Privacy has been recognized as a constitutional right. It is actually a cluster of rights, one of which is the right to be let alone. Exhibition inside theaters is in this sense private; no one is compelled to enter. The same for books and magazines; no one is forced to read them. But once the stuff spills onto the streets—on theater marquees or posters, in storefront windows or newsstand displays—the privacy of those outside is assaulted. The liberty of those who like pornography is not inconsistent with the liberty of those who don't. Neither should be constrained by law&mdashthe one denied the means to gratify his voyeurism, the other forced to share it. If the people wish to forbid public exhibition of certain kinds—exhibition which dismays some of those who are trying to enjoy their clear right to use the streets and sidewalks free of assault—there is no First Amendment reason it ought to stand in the way. It need not be labeled obscenity. What is thrust upon the passerby can be regulated because the citizens feel it is disagreeable or offensive or unhealthy—that is, if there are enough such citizens so that under our democratic processes they constitute a majority.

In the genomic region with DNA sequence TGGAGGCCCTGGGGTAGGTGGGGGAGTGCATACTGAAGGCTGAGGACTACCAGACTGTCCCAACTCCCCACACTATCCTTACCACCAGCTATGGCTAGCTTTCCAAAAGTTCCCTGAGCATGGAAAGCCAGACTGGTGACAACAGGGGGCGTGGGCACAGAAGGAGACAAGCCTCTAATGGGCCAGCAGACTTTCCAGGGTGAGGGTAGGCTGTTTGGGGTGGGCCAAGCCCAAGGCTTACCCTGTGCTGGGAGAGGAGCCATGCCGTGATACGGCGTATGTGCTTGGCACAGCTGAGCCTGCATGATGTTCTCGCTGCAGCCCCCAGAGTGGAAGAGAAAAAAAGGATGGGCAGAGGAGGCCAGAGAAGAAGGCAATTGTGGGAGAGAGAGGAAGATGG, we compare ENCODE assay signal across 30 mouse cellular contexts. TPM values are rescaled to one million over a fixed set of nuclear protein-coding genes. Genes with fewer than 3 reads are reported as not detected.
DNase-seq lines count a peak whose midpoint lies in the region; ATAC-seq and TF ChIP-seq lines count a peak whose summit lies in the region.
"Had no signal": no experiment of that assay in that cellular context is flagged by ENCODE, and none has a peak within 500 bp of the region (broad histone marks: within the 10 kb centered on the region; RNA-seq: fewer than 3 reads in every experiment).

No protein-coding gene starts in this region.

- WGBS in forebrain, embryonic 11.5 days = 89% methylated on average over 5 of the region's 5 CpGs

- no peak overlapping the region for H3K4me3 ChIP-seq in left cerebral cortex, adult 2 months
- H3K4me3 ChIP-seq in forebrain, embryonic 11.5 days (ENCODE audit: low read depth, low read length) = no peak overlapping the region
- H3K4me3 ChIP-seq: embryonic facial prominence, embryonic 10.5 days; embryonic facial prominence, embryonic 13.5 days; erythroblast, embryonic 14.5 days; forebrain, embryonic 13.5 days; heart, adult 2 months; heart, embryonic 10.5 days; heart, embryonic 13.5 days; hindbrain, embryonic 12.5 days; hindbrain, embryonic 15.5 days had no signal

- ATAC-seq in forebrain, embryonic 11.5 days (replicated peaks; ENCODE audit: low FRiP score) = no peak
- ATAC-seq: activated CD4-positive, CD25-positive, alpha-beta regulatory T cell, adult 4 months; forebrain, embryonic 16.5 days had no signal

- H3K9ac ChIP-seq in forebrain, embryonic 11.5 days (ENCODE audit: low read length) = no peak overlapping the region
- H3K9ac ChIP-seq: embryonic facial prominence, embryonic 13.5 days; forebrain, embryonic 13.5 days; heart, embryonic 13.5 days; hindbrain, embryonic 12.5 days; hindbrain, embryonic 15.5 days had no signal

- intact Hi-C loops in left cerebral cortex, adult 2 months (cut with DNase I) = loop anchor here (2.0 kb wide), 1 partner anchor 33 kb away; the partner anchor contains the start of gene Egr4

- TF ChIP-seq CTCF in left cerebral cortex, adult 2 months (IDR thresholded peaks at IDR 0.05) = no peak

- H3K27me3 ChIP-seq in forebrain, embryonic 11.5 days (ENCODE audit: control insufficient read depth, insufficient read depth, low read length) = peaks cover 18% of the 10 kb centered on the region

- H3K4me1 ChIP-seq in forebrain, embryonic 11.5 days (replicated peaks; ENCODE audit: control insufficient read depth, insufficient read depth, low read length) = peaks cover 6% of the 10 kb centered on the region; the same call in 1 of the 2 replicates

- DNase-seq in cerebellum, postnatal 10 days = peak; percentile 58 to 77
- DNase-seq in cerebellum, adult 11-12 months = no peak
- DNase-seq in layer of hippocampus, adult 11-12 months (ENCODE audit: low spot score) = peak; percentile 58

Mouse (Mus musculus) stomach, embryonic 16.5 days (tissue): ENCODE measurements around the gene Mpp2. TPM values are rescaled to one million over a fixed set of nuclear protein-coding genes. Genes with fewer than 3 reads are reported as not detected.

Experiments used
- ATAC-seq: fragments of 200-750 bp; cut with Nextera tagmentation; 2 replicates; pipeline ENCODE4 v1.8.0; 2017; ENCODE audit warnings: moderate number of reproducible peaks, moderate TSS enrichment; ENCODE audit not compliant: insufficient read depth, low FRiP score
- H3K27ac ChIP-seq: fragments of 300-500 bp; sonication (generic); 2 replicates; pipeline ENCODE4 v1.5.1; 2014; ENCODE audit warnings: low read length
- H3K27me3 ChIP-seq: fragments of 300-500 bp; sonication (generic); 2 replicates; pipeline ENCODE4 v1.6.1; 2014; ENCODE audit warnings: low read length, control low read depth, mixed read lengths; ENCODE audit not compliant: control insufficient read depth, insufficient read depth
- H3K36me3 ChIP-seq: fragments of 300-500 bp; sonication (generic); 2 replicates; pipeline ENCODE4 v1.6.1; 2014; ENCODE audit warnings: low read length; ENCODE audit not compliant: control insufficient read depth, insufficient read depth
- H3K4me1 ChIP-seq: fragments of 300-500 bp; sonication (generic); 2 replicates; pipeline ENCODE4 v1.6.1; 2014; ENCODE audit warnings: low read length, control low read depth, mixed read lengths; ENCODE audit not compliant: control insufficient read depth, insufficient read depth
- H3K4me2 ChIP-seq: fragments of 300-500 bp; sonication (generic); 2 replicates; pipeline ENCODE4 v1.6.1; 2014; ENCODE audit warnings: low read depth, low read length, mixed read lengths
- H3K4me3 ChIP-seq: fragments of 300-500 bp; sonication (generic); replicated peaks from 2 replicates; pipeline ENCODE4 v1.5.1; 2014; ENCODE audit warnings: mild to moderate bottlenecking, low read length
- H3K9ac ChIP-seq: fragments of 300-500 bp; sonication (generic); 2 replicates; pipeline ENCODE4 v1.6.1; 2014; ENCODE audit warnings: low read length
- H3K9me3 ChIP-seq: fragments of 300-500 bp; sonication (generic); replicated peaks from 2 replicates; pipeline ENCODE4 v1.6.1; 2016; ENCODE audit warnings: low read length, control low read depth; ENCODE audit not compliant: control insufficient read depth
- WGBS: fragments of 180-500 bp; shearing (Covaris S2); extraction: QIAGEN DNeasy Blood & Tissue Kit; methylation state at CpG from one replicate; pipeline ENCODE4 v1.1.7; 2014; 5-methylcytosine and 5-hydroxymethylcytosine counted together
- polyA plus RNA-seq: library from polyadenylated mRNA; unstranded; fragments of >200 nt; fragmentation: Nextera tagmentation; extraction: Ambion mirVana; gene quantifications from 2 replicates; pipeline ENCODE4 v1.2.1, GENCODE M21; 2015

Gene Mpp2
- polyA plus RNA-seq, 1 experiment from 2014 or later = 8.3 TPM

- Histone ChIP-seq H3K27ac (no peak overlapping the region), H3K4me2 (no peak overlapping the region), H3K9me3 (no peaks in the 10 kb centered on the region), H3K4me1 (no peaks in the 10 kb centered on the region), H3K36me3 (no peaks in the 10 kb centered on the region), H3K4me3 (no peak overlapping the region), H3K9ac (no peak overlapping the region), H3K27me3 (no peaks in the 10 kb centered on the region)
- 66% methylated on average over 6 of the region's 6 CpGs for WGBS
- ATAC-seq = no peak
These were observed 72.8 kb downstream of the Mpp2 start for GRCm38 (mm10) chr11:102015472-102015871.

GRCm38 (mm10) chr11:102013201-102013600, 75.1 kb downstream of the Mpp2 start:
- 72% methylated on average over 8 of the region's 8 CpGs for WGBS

Privacy is the modern idea that inheres in this situation. An ancient legal idea reinforces it. It is the traditional and useful and sensible idea of nuisance. In New York, 42nd Street constitutes a public nuisance. No need to cogitate and strain over whether the displays are obscene. Let the movies be shown in the theaters, but restrict, if the voters wish, what appears on their marquees. Let the magazines be sold—let the pimps to masturbators think of themselves as publishers—but keep their product off the front of newsstands.1